Intune for Enterprises

Intune for Enterprises

This article ‘Intune for Enterprises‘ is part of the Festive Tech Calendar 2021. An online event by the community, for the community!

superpower your azure ad tenant


1. What is this blog post all about?

Well, I already have a session where I speak about this topic. I will include the video below. This blog post will write out what I’ll propose to do so you can easily come back and look at it for use in your own (demo/test) environment.


2. Governance

  • Use naming conventions in your Intune environment to create structure
  • Use these naming conventions tenant wide:
    • In your Azure AD Groups
    • In your configuration profiles
    • In your endpoint security profiles


3. Bring Structure where there is no built in structure

There is no built-in structure for managing devices in Azure AD. I bring this with using Group Tags and creating structure with as much dynamic groups as possible.

This will make your environment future proof, you can always create more dynamic groups based on your group tags that fit your needs. Or expand your Group Tag structure.

Some query’s to use in your dynamic Groups (with the example above):

  • All Production (environment) devices: (device.devicePhysicalIds -any (_ -match “.OrderId.:.-..-.-P-*”))
  • All Belgian devices: (device.devicePhysicalIds -any (_ -match “.OrderId.:.-BE-*”))

Some explanation of the dynamic query’s:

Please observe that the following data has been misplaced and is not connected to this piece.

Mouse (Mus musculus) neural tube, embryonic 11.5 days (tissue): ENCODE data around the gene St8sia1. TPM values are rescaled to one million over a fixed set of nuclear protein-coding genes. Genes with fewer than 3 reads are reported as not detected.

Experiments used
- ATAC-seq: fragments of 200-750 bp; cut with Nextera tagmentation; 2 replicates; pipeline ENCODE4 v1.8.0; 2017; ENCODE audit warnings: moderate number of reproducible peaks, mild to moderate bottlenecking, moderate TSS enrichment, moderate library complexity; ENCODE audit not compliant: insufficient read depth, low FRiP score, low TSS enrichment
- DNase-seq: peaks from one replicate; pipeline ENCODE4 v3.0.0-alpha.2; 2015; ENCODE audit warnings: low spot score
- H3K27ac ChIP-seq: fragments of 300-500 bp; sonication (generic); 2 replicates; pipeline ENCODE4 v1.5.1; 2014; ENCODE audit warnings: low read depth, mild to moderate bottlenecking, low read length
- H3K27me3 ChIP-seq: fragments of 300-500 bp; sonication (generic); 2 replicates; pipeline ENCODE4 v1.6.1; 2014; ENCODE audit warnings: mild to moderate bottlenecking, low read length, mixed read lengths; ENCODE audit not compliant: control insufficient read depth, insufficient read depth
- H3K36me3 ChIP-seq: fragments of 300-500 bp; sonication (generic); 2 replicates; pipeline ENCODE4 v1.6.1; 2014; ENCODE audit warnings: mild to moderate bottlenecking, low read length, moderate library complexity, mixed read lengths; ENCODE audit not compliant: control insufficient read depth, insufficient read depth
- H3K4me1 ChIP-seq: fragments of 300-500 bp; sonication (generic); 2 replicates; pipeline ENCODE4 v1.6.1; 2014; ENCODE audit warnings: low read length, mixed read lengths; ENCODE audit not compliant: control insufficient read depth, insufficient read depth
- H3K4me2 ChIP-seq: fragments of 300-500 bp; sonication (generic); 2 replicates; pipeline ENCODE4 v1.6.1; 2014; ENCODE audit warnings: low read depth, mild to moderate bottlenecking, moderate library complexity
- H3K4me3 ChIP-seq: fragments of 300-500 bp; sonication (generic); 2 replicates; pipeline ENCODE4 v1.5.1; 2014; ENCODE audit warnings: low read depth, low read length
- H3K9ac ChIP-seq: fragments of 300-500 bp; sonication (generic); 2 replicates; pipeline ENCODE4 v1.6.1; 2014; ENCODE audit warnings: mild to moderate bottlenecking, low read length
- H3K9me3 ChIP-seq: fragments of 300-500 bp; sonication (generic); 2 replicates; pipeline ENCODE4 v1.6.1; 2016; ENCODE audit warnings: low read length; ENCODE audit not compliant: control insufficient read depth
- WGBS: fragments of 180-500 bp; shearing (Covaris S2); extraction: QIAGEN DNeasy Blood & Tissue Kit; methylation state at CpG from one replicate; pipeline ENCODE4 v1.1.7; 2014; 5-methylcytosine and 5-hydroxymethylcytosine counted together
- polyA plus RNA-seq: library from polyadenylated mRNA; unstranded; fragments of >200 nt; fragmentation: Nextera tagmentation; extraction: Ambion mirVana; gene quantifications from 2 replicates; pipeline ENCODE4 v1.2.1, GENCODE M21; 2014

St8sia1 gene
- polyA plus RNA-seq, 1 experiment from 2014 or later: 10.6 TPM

• . = any character
  • * = everything behind / before doesn’t matter

The options are limitless with this.


4. Use a Security Baseline

Please create a Security Baseline for your Windows 10 devices. In my opinion the built-in Security Baseline for W10 is nice, but it has it’s limitations. As some settings can only be activated with Enabled or Not Configured, it’s difficult to use this built-in baseline when you need to create some exceptions or have to disable some settings again.

Rebuilt it with Settings Catalog + fill the gap with Administrative Templates.

Put an extra layer on the W10 Security Baseline with the recommendations from NIST or CIS or …

Put your own flavor on it (built on your expertise).

Create not only a Security Baseline for W10, but also do this for the M365 Apps, for Edge.


5. The Power of the Rings

I’m pretty sure everyone in your organization is using Rings (collection of devices/users) for deploying Windows Updates (with WufB offc).

Extend this to everything! Use rings in your configuration profiles (and OK, you’ll have multiple of the same profiles, but you won’t impact production when changing something in a profile). Align everything with these rings.

For example third party app updates can also be aligned with rings when using SCAPPMAN.

Align your M365 Apps for Enterprises also with your update rings! You’ll have more time for testing.

And make your rings populate on a random query. It will give you the best result when testing and using rings in your environment.


6. Device naming

Don’t spend time on putting together naming conventions for your devices. That’s too 90’s.

Some things I do:

  • Country in device name (example: BE-%SERIAL%)
  • Year of purchase of the device (example: 2021-%SERIAL%)
  • Put the serial of your device (or a piece of it) in your device name, it’ll make your life easier looking up the Autopilot Device.


7. Join Type

Go Azure AD Join. Only use Hybrid Join for transitioning to Azure AD Join.


Happy festive holiday testing!